I've written enough about players this summer. I have comments on almost every ranking. The Upside designation for the players in the Draft Dominator and Top 250? I write those.
And, there are all the Gut Check articles from this summer. You should know where I stand with most of these players. Let's put the pieces of the puzzle together.
How the Tiers Work
The tiers are based on 12-team PPR formats. I will not be doing a non-PPR tier.
The Obvious: Each tier is ordered based on the ADPs of players.
- First Tier: Rounds 1-2
- Second Tier: Rounds 3-5
- Third Tier: Rounds 6-8
- Fourth Tier: Rounds 9-11
- Fifth Tier: Rounds 12-15
The No-So-Obvious: The players within each tier are not ranked in the order that I prefer them. They are ranked close to a mid-August Average Draft Position (ADP).
The Significance of "Round?": The Round (Rnd) is either where that player is getting drafted or my calculated "sweet spot" between my value of that player and his ADP. You'll either notice a straightforward number (1 = first round, 2 = second round, etc.) or you will see initials and numbers combined.
- E1 = Early portion of the first round.
- M1 = Middle part of the first round.
- L1 = Late part of the first round.
- M2/L3 = The sweet spot for that player, depending where you draft is between the middle of the second and late part of the third round.
- Rd 16-20 = The range of the player's ADP is wide enough in the later rounds that you should plan to draft him between rounds 16-20.
These sweet spot estimations are exactly that...estimations. If you value the player as I do or more, you may want to draft him earlier if you look at these tiers and decide you like 2-3 players from one tier and could acquire more of them if you deviate from ADP conventions and build a reach or two into your plan.
After the First Tier there are tables to the right of the rest of the tiers with names from previous tiers: That's right, these players listed to the right are players from previous tiers whose sweet-spot values are lower than their tier. It means I value these players significantly higher than your ADP and you can get them later.
In other words, it's merely a reminder that these players from higher tiers should earn the highest priority of consideration if you agree or trust my valuation of them.
What about players with "Round" values higher than the tier they're in? These are players where I ranked them slightly lower than their tier but I value their upside enough to keep them off the No-Fly List.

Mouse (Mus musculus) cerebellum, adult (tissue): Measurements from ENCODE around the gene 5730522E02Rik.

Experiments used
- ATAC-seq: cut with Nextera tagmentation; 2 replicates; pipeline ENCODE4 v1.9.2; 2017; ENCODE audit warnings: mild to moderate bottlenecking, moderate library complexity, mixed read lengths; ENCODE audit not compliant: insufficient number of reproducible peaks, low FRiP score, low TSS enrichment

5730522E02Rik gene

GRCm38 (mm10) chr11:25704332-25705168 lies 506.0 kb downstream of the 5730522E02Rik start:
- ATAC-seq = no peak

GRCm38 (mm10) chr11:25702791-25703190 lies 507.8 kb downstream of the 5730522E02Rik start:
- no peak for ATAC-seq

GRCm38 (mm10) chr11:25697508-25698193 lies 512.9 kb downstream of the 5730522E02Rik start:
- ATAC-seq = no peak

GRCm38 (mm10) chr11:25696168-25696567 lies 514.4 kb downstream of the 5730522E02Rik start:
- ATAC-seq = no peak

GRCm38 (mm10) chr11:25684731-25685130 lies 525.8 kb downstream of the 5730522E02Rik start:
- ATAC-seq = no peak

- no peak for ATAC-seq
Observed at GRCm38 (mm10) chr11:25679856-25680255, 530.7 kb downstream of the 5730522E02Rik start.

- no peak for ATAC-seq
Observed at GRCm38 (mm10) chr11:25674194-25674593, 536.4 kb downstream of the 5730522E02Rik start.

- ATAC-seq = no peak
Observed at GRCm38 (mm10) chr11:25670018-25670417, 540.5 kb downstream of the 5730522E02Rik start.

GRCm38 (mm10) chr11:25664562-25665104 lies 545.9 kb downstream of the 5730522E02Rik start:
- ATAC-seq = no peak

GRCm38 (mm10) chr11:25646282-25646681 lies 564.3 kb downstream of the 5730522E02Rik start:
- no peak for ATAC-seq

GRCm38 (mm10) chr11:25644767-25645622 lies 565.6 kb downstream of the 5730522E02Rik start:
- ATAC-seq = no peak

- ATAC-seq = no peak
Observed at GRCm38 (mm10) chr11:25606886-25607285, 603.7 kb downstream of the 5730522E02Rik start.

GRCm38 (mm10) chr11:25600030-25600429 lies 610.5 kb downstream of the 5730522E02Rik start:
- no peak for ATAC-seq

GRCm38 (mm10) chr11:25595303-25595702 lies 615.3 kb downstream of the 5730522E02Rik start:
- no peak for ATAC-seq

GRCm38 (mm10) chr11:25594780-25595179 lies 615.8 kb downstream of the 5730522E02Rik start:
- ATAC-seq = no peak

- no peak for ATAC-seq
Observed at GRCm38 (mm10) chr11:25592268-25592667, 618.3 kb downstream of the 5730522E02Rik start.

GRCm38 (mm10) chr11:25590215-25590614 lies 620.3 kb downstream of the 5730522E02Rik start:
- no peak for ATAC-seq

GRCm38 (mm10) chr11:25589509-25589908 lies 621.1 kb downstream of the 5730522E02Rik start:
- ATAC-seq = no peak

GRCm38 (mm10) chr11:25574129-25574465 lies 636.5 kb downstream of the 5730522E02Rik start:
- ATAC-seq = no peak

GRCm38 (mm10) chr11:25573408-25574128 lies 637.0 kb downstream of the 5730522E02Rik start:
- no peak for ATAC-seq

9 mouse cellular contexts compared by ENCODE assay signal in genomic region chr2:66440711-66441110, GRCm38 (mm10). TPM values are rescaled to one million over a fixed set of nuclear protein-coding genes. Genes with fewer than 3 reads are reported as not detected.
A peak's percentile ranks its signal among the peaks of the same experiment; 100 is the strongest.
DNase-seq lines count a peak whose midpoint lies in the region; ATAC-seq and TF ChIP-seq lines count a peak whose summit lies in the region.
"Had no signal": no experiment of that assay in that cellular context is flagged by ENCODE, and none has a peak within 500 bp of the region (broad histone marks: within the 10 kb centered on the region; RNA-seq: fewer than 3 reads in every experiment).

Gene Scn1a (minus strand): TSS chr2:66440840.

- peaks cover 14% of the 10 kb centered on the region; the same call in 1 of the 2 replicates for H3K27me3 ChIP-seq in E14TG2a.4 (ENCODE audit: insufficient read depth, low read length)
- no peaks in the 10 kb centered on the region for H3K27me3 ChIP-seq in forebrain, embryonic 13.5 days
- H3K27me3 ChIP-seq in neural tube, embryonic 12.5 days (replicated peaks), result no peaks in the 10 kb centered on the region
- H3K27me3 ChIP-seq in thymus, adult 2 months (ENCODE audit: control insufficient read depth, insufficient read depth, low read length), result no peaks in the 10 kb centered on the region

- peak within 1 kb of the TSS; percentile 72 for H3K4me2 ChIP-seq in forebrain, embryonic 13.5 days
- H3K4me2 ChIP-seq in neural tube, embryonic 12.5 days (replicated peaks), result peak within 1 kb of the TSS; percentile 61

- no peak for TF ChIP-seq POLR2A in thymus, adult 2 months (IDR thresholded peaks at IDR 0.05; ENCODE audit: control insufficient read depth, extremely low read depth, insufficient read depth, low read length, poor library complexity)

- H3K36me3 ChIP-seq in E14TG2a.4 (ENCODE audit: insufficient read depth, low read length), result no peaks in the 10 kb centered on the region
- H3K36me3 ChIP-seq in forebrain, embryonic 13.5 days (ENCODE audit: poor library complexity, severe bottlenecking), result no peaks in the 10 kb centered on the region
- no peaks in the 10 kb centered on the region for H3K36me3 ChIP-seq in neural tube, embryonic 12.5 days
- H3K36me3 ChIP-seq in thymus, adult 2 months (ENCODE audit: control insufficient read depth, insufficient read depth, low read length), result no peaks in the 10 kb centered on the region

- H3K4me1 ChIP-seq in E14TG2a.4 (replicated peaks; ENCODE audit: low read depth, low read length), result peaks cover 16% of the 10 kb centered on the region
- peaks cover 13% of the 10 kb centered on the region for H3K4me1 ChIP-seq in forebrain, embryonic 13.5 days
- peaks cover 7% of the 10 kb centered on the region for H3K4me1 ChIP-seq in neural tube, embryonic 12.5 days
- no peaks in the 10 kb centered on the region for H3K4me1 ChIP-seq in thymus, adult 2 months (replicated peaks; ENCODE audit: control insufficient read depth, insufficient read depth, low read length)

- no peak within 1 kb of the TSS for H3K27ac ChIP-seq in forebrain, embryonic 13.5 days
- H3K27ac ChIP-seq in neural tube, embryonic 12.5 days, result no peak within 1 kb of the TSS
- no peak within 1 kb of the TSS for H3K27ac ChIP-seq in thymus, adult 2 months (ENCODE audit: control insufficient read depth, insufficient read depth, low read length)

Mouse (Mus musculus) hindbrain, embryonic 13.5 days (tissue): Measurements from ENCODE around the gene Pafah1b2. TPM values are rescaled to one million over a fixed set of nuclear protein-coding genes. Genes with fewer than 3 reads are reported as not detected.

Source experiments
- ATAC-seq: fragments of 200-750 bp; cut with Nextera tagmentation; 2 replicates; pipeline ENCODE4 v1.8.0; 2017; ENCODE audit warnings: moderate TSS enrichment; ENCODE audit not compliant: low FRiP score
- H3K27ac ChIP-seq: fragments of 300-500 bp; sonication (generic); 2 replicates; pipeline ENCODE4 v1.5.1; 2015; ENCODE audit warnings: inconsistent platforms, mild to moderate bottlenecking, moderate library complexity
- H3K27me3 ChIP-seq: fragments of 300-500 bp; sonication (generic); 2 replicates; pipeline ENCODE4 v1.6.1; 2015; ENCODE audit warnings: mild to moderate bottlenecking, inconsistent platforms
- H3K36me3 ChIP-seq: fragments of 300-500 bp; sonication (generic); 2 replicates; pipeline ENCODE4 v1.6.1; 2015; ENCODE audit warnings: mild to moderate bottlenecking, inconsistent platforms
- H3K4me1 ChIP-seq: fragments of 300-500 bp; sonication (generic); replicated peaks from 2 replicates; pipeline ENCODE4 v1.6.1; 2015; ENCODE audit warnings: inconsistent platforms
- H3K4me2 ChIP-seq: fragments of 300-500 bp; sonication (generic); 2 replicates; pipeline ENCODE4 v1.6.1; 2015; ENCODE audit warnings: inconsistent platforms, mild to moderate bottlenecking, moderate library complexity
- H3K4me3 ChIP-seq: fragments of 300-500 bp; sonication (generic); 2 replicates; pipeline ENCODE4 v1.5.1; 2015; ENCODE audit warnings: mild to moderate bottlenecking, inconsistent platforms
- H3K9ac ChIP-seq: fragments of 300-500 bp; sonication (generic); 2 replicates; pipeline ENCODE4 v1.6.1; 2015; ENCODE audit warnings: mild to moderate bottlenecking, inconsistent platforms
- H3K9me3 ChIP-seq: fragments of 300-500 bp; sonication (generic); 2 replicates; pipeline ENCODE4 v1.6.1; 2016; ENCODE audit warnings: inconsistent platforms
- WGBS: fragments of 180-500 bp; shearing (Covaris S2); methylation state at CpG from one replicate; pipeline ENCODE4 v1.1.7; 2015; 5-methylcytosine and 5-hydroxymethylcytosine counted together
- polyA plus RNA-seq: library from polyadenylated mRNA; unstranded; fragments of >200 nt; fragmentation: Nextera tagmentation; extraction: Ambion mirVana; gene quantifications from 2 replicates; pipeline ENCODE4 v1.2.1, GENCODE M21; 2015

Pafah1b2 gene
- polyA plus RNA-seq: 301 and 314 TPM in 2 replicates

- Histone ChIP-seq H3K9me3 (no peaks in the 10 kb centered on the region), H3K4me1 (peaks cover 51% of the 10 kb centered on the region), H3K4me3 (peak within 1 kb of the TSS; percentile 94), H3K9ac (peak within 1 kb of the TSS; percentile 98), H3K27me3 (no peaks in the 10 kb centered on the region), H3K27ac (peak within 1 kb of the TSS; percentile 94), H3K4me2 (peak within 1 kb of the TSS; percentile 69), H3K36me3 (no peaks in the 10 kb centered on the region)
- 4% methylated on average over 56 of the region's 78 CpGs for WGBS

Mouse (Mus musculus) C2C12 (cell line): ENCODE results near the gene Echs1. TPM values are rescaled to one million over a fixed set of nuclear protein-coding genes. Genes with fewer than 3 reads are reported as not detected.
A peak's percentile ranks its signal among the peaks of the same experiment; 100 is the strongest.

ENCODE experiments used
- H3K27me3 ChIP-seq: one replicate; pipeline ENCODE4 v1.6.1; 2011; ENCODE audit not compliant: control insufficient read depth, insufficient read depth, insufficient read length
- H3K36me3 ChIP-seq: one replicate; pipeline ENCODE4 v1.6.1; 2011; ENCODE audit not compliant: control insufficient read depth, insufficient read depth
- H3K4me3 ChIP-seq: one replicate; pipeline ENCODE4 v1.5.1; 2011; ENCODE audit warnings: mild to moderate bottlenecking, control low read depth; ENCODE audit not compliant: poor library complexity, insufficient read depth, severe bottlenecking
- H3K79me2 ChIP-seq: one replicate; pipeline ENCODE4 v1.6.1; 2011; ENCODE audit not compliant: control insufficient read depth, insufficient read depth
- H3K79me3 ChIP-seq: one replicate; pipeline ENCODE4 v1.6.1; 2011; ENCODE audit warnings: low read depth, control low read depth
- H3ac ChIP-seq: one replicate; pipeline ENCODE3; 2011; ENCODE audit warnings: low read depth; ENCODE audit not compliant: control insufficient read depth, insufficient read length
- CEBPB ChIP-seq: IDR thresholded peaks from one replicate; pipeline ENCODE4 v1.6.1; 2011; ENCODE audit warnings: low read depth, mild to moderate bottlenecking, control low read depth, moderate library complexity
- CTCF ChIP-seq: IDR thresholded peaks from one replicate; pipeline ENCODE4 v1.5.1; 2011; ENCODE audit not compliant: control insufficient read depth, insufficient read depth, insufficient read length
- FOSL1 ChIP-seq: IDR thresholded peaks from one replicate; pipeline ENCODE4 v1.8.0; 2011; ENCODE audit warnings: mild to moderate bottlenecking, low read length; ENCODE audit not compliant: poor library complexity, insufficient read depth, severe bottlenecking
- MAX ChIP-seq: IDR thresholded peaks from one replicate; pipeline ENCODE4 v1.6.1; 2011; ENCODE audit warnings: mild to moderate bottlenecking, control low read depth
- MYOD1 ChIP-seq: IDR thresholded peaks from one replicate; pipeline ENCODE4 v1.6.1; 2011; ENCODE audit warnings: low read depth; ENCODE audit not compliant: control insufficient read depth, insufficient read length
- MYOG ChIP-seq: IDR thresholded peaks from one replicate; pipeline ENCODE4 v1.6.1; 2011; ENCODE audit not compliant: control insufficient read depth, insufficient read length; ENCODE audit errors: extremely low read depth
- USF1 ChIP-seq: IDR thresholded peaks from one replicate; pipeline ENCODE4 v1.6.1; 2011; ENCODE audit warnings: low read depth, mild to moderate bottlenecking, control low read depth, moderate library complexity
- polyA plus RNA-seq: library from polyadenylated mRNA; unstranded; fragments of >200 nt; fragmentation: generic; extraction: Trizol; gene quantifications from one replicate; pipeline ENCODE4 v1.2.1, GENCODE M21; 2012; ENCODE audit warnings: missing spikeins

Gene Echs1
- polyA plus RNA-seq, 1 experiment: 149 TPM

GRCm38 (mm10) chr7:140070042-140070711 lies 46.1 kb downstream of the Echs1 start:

In this case, I'm hoping they fall to me a little lower than my projected round valuation of where to take them. A good example of Dak Prescott. Prescott could get selected as early as the fifth round but I'd prefer not to take him at least until the sixth round.
What's this No-Fly List?
I wrote an article about my 2020 No-Fly List of players that I won't be considering for drafts unless they fall well below I could reasonably project their drop in value. Here's my current list so you can decide whether you want to add them back into these tiers on your own.
The "Rnd" is the round where I would have valued them. "MW" is my exact value. "ADP" is Average Draft Position. And "Diff." is the difference between my value and ADP.
I create a curve so the deeper we get into the draft, the wider the difference between my value and the ADP had to be for these players to wind up on this No-Fly List.
One Last Thing about the list: I will add many of these players back into my own draft plans based on slight changes to scoring or lineup formats that use more than one quarterback, four receivers, and three running backs. 1.5 PPR scoring for tight ends would also lead me to put the tight ends on this list back into my draft plan.
Players that I will often consider in my draft plans against top competition where I will employ less conventional builds are in bold on this list. My tiers are designed to be safer than the crazy things with my draft plans against fantasy writers or in highly competitive leagues.
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